Photo by Anne M. Eberhardt
ARCADIA, Calif. -- (Nov. 1, 2013) Photographers are setting their remotes. Reporters are filing into the press box. Sun up over the San Gabriel mountain range. The buzz is rising. It's Breeders' Cup Friday, and if you can't enjoy horse racing's Super Bowl at Santa Anita, you might as well get out of the sport.
Fort Larned, Mucho Macho Man, Game On Dude in the Classic. Royal Delta and Princess of Sylmar (and Beholder!) in the Distaff. Who do you like? Who looks good? Post positions, track conditions, speed figures, current form. Prognosticating.
It's been a long week of lead-up, breaking news and features. Early mornings on the backside at the gap, late mornings through the barns and stalls of champions. Groupie Doll looks like a million dollars, she's worth more. Mizdirection hasn't bitten off anyone's fingers... yet. Wise Dan kicked up his heels. Will Take Charge schooled in the gate. The Fugue strolled through the paddock. These, and more -- 169 of them -- are the stars of our game.
Game On Dude - Photo by Rick Samuels
Loose horse on the training track. Loose horse on the main. Last-minute scratches. Rumors. Facts. We cover these things and cover them well, interviewing breeders, owners, trainers, jockeys, chasing down the story. We document the history of the sport. We watch it happen.
On a seemingly long-ago Monday at the post position draw press conference, I asked a panel of trainers to think back to the days when this was the dream, not just life as they know it. I was looking for something beyond the b.s., something more than "he couldn't be training any better" and "it was exactly what we wanted." And for me, at least, the answers they gave felt like the only real moment the PR whirlwind -- because when you look back to where you came from and remember how much you wanted to be here, it helps you appreciate where you are.
"It's always been horses for me, forever and ever," Eric Guillot said. "I don't think there's been a time in my life since I was four or five years old that I haven't been in the horse business. I get up at 4:30 a.m. every morning and love to get to work. I hate taking vacations. I hate going anywhere. I miss my horses when I'm away from them for more than 24 hours."
"It wasn’t a moment for me, it’s been my whole life," Kathy Ritvo said. "I’ve always loved the horses, done the races; it’s just exciting, it’s what I love to do."
Kathy Ritvo watches over the training of Mucho Macho Man - Photo by Anne M. Eberhardt
And back before there was glory, there were horses who brought joy at the lower levels, and racing them took just as much work as racing the champions, just as much care.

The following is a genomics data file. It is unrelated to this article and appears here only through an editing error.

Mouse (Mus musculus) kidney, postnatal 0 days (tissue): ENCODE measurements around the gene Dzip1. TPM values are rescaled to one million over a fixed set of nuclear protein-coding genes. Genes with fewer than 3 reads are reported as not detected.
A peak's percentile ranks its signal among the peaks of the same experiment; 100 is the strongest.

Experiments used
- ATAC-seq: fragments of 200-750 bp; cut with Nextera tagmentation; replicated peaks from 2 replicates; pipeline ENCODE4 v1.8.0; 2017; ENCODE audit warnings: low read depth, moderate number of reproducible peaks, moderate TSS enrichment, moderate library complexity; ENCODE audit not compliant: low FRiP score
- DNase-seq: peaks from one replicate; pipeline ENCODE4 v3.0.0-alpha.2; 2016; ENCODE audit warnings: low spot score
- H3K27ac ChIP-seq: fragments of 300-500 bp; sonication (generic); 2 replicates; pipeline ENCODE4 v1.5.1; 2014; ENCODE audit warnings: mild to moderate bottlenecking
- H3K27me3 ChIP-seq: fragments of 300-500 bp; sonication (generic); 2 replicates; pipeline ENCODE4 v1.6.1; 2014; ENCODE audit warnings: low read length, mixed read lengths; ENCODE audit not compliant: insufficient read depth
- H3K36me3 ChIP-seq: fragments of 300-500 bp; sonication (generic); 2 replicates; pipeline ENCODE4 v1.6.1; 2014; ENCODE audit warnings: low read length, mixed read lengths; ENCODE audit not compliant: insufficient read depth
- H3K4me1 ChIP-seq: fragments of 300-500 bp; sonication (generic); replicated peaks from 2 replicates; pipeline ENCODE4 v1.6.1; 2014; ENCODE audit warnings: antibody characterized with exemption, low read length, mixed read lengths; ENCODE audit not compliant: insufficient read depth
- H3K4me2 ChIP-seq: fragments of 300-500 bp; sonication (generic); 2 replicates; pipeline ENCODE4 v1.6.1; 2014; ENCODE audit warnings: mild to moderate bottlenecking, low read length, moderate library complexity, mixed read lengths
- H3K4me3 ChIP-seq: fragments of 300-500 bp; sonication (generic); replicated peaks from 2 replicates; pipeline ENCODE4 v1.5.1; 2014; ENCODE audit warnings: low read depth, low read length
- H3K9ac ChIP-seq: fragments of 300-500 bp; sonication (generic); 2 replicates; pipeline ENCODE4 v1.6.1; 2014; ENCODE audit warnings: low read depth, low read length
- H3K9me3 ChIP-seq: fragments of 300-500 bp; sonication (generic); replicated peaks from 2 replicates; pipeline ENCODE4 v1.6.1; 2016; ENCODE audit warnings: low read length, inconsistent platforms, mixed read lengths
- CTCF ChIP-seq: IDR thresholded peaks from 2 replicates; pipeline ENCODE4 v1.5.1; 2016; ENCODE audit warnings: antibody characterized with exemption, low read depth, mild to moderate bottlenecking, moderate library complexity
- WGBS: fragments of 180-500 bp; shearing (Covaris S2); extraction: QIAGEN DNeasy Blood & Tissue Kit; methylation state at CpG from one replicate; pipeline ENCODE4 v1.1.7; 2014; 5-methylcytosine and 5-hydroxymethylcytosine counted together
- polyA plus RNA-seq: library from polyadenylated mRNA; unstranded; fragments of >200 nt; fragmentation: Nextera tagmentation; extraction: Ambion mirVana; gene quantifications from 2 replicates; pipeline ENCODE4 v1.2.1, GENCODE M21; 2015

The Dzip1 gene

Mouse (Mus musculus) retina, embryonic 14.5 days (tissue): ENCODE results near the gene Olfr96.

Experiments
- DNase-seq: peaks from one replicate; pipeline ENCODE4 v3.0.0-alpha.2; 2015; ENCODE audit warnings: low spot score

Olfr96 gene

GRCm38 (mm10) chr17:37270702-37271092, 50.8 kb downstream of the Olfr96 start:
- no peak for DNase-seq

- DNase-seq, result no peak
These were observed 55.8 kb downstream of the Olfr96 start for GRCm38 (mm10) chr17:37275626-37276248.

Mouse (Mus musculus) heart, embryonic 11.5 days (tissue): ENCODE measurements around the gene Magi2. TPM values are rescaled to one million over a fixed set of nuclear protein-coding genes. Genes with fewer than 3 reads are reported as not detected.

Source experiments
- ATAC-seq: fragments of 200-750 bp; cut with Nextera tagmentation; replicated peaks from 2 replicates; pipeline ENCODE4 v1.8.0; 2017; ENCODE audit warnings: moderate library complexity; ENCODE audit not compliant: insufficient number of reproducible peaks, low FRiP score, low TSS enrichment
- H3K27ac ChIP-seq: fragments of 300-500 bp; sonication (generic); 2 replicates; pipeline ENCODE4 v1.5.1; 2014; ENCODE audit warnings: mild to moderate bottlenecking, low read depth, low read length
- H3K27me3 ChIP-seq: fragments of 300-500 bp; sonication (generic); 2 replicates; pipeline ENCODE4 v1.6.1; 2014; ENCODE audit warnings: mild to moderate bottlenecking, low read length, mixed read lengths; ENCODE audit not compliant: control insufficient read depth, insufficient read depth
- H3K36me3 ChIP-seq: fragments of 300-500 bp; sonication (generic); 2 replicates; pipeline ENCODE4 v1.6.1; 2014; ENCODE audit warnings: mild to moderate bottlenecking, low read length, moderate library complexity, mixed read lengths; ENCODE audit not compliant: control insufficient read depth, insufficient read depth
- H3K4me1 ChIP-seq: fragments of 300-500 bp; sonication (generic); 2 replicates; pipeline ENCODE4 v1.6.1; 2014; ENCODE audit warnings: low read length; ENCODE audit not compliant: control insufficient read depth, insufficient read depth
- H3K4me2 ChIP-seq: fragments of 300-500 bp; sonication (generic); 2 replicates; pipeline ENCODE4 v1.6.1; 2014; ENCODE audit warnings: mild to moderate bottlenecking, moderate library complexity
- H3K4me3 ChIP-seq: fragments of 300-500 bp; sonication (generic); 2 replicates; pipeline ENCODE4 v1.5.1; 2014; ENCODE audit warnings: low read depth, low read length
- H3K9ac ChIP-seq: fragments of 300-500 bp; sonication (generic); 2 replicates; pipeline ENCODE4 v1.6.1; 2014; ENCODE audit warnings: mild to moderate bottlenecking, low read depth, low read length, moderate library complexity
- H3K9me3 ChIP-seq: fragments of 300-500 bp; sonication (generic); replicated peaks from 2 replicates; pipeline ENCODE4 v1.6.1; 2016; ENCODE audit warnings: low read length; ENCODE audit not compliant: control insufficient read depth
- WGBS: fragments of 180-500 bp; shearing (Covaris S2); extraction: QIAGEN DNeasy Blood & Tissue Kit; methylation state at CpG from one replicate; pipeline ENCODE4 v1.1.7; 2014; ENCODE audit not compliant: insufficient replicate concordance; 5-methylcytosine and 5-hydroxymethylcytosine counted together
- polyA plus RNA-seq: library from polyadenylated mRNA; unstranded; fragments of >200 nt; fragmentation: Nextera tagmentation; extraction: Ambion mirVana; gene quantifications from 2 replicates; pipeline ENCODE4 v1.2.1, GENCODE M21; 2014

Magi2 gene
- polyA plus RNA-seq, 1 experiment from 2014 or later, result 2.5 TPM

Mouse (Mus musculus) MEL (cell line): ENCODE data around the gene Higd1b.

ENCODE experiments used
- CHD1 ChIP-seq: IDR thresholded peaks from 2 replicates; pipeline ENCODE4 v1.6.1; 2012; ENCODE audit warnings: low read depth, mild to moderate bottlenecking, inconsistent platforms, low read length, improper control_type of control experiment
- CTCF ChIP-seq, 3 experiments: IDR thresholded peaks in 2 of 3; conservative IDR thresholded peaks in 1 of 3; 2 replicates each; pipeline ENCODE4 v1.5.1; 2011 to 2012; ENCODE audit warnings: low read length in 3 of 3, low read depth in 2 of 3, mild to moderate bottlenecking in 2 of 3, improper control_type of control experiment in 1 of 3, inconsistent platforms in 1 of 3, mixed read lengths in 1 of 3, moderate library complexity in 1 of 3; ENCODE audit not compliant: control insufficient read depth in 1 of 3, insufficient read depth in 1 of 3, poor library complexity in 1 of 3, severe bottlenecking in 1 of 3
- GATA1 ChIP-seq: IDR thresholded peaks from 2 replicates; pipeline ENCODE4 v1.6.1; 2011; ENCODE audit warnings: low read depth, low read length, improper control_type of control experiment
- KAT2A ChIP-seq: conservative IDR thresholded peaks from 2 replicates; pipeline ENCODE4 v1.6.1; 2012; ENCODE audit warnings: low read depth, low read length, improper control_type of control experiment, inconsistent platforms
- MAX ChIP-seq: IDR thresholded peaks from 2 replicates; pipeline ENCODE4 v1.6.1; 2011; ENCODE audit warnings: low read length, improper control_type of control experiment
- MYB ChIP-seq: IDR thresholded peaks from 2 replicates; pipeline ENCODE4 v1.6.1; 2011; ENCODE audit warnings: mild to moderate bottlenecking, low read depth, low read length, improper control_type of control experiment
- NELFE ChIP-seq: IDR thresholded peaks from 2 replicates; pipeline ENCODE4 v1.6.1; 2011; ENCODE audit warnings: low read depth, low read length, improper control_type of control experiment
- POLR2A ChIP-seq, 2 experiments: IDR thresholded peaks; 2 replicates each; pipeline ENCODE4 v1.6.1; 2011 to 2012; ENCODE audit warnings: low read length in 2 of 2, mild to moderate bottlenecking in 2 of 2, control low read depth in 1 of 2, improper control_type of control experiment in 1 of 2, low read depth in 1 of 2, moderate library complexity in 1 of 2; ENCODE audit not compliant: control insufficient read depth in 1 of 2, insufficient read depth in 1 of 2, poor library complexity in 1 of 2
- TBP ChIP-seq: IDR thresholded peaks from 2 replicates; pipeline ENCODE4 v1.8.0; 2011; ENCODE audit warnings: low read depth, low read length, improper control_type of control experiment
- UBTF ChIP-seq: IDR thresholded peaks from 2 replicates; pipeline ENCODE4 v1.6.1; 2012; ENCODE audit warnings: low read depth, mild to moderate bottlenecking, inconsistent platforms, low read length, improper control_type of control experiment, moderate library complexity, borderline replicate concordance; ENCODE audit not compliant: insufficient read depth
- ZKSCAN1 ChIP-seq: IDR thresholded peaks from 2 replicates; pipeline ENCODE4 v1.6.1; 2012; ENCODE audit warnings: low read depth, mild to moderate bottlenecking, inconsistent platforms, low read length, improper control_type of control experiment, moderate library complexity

"My father and I owned a horse named Battle Calling," said Hall of Fame trainer Richard Mandella. "Won us about 13 races, in the money second or third about as many times. And he was a mathmetician. He knew when he ran for $2,500 he could win, ran for $3,500 he’d be second or third, and if you ran him for $4,000 he was fourth. We kept him right down their throats and we had a great time with him."
But the goal is always higher, the best of the best.
"We think about this series and the Triple Crown 365 days a year," Hall of Famer D. Wayne Lukas said. "We wake up every day focused on trying to do well in the Breeders' Cup series and in the Triple Crown races and in the other Grade Is. This is where our clientele wants us to be, this is what fuels the fire, so we don’t let a day go by that we don’t think about it. We’ve already checked on the yearlings to see how their attitude is and if any of them have any ability."
And the idea of reaching for glory fosters the development of superstars.
D. Wayne Lukas - Photo by Anne M. Eberhardt
"That's how I got involved with Thoroughbreds," another Hall of Famer, Bob Baffert, said. "I remember when Wayne made the jump to Thoroughbreds. When he came into the Quarter Horse world he was like a whirlwind; he just took over the whole sport. He changed Quarter Horse racing, changed the Thoroughbred world. And I just always thought 'there’s no way, I can’t follow him over there.'
"But I just happened to be watching the Breeders' Cup inaugural running, I’ll never forget watching. They had these different races, the sprint, the grass, these European horses... I thought 'wow!' It was just the most awesome racing and awesome show. I thought, 'Well, maybe I can’t win a Kentucky Derby, but maybe I can get in there and win the sprint or get involved somehow.' The Breeders' Cup is what really left impression on me, like, 'You know what, I’m going to give it a try. I won my first Breeders' Cup race (the 1992 Sprint) with the first Thoroughbred I ever bought (Thirty Slews). That’s luck."
Bob Baffert - Photo by Anne M. Eberhardt
And then there's camaraderie, and the journey together, looking back over the years to remember where we were and how far we've come. And, always, the personalities.
"I wish I'd known him well enough when he was making the decision (to get into Thoroughbred racing); I would have told him to stay with the Quarter Horses," Mandella joked of Baffert's success.
"I actually talked to a jockey agent who lives here and another trainer," Baffert said. "I go, 'I'm thinking of coming over.' They said, 'You know what, stay where you’re at; you’re doing better where you’re at, don’t even think of coming over."
"It was just the opposite when I left Los Alamitos; everybody helped me pack -- they even loaded the horses," Lukas laughed.